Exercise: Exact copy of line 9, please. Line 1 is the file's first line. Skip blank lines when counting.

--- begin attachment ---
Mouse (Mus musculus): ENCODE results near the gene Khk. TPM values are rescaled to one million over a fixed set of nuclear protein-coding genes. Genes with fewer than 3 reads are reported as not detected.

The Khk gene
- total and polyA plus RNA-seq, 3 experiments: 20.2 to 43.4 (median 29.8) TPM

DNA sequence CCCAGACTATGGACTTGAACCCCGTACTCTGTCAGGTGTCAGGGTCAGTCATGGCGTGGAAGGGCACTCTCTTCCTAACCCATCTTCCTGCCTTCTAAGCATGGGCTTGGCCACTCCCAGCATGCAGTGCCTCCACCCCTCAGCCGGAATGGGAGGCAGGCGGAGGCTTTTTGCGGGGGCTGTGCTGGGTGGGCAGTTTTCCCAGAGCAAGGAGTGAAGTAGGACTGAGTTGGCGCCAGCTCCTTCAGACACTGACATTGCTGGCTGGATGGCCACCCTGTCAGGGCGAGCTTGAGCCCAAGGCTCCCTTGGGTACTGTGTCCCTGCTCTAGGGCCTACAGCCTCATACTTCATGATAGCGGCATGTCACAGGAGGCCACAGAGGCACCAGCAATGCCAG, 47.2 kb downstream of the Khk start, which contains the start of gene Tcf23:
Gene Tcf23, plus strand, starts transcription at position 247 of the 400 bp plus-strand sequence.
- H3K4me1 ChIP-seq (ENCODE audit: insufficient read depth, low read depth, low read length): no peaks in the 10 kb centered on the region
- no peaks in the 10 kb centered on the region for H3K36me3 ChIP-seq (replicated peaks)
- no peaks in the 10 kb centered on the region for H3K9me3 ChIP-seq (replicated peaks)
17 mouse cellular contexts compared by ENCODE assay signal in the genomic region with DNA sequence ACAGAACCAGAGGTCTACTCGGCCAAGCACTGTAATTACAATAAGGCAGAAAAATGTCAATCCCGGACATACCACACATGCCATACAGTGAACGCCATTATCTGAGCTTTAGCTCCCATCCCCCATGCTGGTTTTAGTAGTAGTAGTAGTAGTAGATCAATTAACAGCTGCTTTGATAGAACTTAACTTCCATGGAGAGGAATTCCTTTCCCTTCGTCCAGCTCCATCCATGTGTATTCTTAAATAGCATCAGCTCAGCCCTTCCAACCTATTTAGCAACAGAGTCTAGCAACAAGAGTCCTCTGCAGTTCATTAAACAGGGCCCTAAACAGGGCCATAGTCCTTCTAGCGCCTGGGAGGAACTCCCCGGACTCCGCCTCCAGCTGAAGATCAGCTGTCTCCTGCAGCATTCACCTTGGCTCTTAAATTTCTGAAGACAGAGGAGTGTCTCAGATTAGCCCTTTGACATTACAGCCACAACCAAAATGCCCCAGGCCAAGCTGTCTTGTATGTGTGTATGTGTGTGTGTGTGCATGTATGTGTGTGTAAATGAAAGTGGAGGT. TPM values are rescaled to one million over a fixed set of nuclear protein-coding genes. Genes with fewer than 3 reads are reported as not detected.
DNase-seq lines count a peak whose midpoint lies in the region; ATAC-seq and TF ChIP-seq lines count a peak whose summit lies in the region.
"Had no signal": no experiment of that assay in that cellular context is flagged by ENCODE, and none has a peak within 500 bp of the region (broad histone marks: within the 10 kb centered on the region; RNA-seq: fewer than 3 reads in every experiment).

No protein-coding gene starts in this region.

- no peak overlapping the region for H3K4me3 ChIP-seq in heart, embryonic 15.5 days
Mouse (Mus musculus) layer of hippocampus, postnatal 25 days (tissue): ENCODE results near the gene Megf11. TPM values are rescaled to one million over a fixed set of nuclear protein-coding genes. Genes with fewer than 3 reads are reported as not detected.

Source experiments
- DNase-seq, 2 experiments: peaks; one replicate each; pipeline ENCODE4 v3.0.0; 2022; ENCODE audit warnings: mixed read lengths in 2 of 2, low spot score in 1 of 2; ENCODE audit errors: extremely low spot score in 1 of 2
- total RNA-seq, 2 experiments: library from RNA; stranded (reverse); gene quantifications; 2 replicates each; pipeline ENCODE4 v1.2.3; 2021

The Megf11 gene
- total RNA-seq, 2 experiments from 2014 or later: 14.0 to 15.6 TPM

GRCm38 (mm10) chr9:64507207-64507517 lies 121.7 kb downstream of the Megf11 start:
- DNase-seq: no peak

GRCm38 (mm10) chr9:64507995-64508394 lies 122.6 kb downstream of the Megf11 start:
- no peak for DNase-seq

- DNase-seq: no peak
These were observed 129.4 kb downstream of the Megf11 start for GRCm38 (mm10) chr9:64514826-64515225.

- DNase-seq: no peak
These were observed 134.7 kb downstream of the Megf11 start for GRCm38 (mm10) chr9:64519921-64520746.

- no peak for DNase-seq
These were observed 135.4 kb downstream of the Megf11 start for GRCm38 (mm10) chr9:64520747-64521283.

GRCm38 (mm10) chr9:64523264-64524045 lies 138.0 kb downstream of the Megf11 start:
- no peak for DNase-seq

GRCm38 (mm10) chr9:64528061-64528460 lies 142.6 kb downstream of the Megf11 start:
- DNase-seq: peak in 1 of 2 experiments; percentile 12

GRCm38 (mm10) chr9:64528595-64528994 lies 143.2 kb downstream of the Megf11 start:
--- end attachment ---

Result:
17 mouse cellular contexts compared by ENCODE assay signal in the genomic region with DNA sequence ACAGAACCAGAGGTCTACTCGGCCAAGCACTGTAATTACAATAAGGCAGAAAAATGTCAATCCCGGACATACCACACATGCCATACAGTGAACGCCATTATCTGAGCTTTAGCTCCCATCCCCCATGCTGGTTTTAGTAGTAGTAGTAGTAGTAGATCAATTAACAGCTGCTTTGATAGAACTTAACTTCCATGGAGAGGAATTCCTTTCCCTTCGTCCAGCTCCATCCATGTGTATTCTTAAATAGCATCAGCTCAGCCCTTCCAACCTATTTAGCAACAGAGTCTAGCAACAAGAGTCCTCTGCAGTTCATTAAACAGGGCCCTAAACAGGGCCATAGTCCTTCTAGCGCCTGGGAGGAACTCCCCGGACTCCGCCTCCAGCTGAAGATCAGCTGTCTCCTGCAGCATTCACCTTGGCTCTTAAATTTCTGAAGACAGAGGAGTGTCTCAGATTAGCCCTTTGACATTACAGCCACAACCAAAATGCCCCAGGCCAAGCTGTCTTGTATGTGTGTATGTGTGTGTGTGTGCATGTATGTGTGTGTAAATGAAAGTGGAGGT. TPM values are rescaled to one million over a fixed set of nuclear protein-coding genes. Genes with fewer than 3 reads are reported as not detected.